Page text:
Someone named Bud Dale has decided to set himself up in Kansas as (apparently) the sole arbiter regarding the science on shared versus sole parenting. Dale advertises himself as a “licensed PhD. psychologist and attorney in Topeka, Kansas.” In all the studies on shared parenting I’ve read and read about, I’ve never seen his name mentioned nor cited as a researcher in the field. The finest scientists in the field of parenting time and children’s well-being gathered in Boston in May of 2017 for a conference whose aim was to distill the state of knowledge about that topic. Dale wasn’t there, nor was he mentioned.
Nevertheless, Dale seems to have insinuated himself into the good graces of the Family Law Advisory Committee of the Kansas Judicial Council. His purpose appears to be to take issue with proponents of shared parenting, most notably Profs. Linda Nielsen and Richard Warshak. To that end, Dale’s written a letter to the aforesaid Committee. If his letter is any indication of his overall trustworthiness, no one should take Dale seriously.
Weirdly, stuffed willy-nilly into his claims about Prof. Nielsen, Dale included a swipe at me and at NPO. Here’s what he had to say, among other things.
Your committee should also be aware of a recent exchange between the NPO and the Ohio Association of Domestic Relations Judges (OADRJ). After the NPO issued a report on August 30, 2018, which "purported to analyze and evaluate the parenting time ordered Relations and Family Courts in Ohio and provided a “failing grade,” the OADRJ responded. The OADRJ found the NPO grading system fundamentally defective and called the conclusions in the NPO report "inaccurate, misrepresentative and speculative.Sigh, where to begin? I suppose the most important item to point out is Dale’s claim that the NPO’s report “purported to analyze and evaluate the parenting time ordered Relations and Family Courts in Ohio.” That of course is nothing but a lie. I don’t like to call people liars, preferring to give most of them the benefit of the doubt. But when Dale has had the opportunity to read the report or, failing that noisome task, my response to the absurd letter written by the president of the OADRJ, he can be expected to at least know what the report is and what it isn’t. Accordingly, Dale lied to the committee.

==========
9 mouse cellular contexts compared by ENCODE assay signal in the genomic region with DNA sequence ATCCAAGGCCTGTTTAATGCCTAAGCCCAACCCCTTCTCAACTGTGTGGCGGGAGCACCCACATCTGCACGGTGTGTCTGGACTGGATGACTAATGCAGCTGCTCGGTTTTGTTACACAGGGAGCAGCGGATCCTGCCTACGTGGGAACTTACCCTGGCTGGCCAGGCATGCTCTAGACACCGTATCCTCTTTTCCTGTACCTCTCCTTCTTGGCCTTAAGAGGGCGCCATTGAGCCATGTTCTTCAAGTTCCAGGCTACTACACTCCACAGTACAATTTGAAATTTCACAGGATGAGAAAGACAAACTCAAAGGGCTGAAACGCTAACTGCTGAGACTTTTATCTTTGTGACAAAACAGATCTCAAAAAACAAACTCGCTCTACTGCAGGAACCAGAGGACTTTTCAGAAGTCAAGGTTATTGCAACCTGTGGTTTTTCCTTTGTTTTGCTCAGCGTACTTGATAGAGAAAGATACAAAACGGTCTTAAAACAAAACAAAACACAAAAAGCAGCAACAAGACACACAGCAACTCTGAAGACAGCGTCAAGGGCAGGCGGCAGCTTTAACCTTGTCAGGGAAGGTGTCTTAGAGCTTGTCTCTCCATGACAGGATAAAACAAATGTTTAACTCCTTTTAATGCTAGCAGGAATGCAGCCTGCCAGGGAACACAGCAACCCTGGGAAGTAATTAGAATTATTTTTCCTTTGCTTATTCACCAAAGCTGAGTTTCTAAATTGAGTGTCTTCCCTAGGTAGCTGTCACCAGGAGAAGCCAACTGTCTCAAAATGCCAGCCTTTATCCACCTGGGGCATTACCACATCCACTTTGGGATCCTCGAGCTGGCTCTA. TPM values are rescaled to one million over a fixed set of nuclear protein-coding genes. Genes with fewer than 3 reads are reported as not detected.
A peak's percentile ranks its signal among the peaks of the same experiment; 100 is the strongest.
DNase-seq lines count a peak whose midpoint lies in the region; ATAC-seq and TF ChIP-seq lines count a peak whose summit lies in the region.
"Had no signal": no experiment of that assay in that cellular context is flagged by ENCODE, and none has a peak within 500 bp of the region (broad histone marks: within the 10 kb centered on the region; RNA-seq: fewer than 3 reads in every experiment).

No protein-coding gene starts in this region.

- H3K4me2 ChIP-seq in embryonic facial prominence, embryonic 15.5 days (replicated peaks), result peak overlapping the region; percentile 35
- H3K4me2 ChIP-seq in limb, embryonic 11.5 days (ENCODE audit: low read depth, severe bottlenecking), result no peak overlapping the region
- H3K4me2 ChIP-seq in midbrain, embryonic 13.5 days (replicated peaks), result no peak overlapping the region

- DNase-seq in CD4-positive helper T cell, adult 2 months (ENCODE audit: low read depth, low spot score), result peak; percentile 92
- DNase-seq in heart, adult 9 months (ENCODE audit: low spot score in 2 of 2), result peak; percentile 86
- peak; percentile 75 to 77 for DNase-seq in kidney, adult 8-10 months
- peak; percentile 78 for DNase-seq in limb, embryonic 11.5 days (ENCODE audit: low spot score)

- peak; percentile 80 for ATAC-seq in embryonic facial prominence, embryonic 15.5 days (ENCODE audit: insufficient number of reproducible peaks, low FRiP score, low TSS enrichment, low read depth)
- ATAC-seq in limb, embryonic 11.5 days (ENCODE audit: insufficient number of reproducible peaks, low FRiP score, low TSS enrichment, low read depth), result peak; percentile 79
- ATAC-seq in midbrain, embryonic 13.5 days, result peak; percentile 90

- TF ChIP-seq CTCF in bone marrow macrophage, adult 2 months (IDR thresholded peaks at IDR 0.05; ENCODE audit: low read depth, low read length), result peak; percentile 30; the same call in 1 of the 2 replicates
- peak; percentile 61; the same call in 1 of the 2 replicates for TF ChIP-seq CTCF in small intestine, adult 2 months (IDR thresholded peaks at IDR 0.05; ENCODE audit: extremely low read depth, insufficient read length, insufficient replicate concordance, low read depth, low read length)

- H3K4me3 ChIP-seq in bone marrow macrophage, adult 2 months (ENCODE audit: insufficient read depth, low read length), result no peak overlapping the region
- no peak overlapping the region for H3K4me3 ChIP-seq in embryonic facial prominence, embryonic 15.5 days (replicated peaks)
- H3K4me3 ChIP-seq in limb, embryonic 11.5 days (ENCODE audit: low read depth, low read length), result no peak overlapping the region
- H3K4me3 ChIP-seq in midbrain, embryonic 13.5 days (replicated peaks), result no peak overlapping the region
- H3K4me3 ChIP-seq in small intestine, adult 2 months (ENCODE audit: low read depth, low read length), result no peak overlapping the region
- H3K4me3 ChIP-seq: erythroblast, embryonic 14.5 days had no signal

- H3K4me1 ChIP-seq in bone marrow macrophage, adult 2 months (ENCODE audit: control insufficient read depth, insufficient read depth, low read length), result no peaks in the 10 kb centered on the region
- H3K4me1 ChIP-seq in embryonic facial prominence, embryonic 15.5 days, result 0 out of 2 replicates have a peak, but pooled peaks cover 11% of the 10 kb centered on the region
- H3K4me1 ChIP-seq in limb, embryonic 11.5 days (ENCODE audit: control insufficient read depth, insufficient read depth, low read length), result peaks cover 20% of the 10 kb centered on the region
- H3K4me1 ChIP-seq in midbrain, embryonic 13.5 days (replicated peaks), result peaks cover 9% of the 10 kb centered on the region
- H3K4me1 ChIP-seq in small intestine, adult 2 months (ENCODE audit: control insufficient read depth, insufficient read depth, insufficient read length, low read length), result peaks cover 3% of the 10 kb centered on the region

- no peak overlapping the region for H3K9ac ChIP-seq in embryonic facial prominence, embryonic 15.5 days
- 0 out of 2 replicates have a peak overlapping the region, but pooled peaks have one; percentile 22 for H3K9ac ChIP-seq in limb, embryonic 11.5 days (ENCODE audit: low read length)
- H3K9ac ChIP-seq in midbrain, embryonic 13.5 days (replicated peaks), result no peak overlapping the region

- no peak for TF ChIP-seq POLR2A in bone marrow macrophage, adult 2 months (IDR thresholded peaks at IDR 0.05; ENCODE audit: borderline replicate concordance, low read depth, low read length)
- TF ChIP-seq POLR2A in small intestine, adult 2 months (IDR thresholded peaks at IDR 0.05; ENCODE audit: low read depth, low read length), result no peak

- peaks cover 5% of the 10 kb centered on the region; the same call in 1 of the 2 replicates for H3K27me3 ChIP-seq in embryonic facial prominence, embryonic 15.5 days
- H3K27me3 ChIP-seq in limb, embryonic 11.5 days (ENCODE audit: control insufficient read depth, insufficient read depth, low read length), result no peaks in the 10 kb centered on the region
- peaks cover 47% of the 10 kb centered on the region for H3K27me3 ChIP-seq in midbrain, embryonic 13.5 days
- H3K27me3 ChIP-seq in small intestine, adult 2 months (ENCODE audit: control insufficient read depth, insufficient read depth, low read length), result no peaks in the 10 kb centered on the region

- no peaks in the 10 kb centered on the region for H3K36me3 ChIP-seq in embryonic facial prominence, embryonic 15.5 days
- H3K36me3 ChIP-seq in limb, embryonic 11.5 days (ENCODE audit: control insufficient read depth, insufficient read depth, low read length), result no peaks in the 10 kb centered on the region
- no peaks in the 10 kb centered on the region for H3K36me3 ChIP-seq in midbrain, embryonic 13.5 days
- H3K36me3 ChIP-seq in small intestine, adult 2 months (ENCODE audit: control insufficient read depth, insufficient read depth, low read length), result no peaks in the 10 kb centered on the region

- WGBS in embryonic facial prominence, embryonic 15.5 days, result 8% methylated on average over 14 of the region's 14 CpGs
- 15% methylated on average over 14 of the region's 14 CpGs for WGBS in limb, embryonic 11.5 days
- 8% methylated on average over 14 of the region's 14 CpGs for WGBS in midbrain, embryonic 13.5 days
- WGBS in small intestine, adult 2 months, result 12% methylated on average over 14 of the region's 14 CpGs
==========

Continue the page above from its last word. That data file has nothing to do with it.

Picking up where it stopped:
The simple fact is that, as explained in so many words by the report itself, by me on this blog and by the co-author of the report, Don Hubin, the report is in no way an analysis of actual parenting time orders. It’s an analysis of the guidelines on parenting time promulgated by each of Ohio’s counties and used by their family court judges.
But Dale’s mendacity doesn’t end there. Notice that he placed in quotation marks the words “purported to analyze and evaluate …” as if he were quoting either the report itself or some accurate description of it. But, like his previous claim, that too is meant solely to mislead whoever reads his letter. Indeed, his quotation comes from the response by OADRJ president, Judge Paula Giulitto, to the report. The only problem with that response was that it too failed to tell the truth about what the report is and what it isn’t. The claim was false then and still is. That fact I pointed out in my blog piece on the OADRJ response as did Don Hubin elsewhere.
In short, Dale, like the OADRJ, has no material response to the NPO report and, not being intellectually honest enough to address its merits, he chooses to make stuff up instead. This is the man who hopes to derail shared parenting in Kansas.
But, as I said, his real target is Prof. Nielsen. Having apparently done no research of his own, Dale nevertheless seeks to take on someone who has. In his letter, he repeatedly claims that Nielsen’s work contains “numerous inaccuracies” and “numerous additional errors.” Gee, that would sound serious if Dale were himself a serious critic. But, as I said above, his false statements regarding the NPO report let us know just how scrupulous a critic Dale is. I suspect his claims about Nielsen’s work are every bit as shady as his representations about the report.
Dale’s idea of grievous errors on Nielsen’s part include things like the fact that she put the wrong page number in a citation, put quotation marks around a phrase when she was in fact paraphrasing, etc. In other words, Bud Dale looks every inch the copy editor. He knows his commas and semi colons, just not his facts.
From what I can gather, the Kansas committee should pay Bud Dale no more attention than it would some troll commenting on its website. But I’ll get into that in more detail next time.